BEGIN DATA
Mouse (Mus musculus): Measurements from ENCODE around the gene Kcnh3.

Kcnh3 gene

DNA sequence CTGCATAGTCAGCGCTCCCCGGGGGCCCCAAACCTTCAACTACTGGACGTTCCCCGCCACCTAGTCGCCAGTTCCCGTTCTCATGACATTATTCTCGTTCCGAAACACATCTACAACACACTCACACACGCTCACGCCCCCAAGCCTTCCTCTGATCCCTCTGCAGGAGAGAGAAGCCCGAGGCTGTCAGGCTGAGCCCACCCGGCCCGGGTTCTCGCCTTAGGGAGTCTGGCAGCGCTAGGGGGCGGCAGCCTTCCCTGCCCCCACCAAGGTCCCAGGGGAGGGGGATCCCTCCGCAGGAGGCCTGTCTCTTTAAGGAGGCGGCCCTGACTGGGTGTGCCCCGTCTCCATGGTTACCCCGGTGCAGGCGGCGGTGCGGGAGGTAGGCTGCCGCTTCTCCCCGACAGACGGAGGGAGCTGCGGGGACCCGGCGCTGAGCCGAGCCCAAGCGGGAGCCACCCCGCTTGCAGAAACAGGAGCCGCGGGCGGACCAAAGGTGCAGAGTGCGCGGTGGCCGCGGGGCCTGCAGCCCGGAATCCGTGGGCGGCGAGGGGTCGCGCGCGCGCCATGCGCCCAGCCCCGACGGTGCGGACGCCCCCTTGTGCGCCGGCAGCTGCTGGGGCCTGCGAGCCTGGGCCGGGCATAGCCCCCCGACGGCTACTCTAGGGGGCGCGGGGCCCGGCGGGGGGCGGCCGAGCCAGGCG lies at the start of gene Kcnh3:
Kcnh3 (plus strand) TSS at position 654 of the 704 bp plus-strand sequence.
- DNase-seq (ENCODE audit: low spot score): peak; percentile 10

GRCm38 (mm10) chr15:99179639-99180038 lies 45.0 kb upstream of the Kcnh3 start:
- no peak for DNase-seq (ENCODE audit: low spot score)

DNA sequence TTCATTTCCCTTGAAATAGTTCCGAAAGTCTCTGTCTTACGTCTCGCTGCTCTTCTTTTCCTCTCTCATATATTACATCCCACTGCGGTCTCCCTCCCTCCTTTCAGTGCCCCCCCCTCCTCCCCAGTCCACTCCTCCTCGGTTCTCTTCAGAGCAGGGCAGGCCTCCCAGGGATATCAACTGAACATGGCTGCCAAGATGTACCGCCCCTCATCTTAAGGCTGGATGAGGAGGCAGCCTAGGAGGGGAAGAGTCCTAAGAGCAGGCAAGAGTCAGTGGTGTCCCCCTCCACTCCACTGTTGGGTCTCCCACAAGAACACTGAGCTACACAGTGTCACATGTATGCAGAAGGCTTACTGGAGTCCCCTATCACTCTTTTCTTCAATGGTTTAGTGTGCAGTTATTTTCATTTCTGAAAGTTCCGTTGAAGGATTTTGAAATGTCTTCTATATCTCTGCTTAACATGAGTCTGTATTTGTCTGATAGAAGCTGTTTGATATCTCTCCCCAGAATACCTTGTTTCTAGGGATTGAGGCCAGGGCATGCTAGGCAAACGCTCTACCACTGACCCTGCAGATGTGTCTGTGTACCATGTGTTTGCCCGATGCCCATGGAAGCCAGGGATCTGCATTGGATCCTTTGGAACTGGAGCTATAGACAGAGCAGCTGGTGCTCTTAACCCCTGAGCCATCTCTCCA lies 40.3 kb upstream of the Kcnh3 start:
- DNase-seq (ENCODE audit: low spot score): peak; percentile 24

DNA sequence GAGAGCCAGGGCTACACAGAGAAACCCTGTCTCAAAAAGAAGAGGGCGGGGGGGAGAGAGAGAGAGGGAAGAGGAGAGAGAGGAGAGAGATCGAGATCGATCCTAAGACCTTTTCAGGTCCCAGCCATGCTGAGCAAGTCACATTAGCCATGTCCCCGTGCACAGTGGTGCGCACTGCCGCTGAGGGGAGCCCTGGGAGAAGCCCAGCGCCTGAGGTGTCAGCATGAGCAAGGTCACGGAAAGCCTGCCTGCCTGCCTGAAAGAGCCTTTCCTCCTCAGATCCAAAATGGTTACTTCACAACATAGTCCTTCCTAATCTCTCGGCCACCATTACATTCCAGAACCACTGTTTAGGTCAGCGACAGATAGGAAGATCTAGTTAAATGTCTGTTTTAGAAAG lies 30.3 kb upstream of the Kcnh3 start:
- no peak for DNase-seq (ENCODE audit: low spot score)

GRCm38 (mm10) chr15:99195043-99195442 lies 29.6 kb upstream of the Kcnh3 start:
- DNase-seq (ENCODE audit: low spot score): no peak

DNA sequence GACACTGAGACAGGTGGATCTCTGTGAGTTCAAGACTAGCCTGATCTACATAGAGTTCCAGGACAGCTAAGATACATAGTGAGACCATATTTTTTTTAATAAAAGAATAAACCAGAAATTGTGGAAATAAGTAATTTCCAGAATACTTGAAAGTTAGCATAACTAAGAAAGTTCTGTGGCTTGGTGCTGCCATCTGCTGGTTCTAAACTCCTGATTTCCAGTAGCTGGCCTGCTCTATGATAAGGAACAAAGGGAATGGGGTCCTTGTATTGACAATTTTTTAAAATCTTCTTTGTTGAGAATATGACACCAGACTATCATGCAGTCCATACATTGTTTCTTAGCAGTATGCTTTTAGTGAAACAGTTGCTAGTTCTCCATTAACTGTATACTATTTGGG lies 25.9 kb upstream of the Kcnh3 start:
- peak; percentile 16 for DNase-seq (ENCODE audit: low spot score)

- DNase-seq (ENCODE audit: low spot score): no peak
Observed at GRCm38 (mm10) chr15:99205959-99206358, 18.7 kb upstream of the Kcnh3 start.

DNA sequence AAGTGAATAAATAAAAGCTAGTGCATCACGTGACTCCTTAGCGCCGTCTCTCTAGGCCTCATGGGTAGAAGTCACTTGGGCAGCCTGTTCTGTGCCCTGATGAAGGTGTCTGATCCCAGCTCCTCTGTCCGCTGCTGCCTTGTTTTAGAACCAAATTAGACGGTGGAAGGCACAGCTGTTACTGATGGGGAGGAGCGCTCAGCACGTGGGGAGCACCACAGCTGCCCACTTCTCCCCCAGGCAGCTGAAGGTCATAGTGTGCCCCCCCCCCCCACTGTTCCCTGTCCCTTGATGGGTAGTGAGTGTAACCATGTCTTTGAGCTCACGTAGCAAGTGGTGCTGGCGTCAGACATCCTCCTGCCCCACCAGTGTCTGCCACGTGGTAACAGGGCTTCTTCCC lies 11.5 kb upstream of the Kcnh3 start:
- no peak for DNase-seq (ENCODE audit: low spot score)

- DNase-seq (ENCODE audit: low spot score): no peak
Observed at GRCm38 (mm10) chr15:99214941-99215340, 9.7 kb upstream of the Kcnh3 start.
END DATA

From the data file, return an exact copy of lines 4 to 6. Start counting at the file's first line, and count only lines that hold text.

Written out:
Kcnh3 (plus strand) TSS at position 654 of the 704 bp plus-strand sequence.
- DNase-seq (ENCODE audit: low spot score): peak; percentile 10

GRCm38 (mm10) chr15:99179639-99180038 lies 45.0 kb upstream of the Kcnh3 start: